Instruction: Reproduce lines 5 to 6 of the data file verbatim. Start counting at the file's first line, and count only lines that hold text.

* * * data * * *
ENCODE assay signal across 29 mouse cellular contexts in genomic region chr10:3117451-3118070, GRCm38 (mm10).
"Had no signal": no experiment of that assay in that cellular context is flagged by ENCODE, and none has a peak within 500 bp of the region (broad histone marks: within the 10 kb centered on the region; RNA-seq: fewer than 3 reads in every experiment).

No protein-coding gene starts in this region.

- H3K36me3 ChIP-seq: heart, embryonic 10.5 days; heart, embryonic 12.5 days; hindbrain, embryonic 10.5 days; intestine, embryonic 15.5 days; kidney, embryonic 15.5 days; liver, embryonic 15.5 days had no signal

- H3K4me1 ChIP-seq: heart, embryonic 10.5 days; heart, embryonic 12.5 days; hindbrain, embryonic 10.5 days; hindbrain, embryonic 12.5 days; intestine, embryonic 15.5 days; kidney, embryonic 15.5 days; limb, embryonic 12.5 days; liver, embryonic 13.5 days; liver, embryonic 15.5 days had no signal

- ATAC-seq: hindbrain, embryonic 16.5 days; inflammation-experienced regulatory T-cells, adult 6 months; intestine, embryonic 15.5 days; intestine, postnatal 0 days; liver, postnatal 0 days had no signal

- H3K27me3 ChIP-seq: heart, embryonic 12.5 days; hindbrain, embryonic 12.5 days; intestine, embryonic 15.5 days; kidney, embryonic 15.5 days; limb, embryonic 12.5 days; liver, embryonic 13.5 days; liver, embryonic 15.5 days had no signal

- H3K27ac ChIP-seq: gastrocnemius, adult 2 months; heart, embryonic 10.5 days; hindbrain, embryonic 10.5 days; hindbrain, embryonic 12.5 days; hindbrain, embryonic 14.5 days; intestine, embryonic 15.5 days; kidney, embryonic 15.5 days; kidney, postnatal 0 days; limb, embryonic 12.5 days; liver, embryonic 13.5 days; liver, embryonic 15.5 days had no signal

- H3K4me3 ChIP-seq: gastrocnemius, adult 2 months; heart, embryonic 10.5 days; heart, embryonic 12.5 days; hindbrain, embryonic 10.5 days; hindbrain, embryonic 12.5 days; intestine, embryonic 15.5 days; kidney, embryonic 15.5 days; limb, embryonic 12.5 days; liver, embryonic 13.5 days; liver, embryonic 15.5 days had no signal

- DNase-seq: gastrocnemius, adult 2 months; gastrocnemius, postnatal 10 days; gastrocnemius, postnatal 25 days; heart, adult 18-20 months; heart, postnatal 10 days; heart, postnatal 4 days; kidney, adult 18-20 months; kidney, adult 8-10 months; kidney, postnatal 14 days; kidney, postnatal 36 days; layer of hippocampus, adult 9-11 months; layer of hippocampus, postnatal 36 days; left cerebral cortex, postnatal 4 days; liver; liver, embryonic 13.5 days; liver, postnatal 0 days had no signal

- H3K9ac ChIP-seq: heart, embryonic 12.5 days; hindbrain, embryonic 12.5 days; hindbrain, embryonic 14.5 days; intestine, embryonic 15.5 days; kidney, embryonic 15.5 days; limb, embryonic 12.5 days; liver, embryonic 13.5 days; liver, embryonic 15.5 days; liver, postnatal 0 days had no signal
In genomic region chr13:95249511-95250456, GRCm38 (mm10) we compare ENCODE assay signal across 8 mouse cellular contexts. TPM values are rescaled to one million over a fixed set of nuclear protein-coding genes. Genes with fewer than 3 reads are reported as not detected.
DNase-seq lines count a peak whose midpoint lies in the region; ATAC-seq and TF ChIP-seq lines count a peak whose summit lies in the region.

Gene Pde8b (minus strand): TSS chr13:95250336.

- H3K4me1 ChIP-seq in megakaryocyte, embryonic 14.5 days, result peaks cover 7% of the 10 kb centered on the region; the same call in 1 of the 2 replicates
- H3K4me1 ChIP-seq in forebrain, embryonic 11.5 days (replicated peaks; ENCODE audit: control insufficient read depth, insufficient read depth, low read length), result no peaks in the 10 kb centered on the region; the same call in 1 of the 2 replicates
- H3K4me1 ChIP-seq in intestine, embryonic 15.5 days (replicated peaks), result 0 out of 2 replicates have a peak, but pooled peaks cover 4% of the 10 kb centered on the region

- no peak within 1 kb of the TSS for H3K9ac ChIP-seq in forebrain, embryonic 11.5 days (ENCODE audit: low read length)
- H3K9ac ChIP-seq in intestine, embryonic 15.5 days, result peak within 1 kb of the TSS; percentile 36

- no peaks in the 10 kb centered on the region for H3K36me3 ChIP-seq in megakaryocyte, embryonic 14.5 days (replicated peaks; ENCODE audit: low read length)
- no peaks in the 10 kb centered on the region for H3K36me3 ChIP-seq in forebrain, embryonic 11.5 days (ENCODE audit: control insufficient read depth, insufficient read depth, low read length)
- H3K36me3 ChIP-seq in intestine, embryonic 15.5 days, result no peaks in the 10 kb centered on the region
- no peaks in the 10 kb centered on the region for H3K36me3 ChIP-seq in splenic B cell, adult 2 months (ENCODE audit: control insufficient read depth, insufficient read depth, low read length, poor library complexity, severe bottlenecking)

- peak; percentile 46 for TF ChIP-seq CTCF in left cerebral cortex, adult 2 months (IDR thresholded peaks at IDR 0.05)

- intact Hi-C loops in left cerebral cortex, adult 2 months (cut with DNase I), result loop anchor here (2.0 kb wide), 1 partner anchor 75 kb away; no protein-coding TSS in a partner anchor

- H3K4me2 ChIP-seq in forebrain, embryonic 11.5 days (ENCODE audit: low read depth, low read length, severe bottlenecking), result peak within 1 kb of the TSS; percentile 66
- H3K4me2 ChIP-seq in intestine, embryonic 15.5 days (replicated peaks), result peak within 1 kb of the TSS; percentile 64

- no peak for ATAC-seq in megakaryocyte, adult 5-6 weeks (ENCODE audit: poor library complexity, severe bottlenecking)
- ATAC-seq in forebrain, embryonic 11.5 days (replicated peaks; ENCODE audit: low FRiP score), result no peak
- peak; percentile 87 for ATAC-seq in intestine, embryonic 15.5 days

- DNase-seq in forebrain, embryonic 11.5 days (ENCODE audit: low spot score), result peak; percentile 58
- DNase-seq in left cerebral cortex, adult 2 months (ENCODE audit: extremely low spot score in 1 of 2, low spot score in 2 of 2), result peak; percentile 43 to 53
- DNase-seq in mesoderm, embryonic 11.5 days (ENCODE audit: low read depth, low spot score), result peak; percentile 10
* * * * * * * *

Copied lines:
- H3K4me1 ChIP-seq: heart, embryonic 10.5 days; heart, embryonic 12.5 days; hindbrain, embryonic 10.5 days; hindbrain, embryonic 12.5 days; intestine, embryonic 15.5 days; kidney, embryonic 15.5 days; limb, embryonic 12.5 days; liver, embryonic 13.5 days; liver, embryonic 15.5 days had no signal

- ATAC-seq: hindbrain, embryonic 16.5 days; inflammation-experienced regulatory T-cells, adult 6 months; intestine, embryonic 15.5 days; intestine, postnatal 0 days; liver, postnatal 0 days had no signal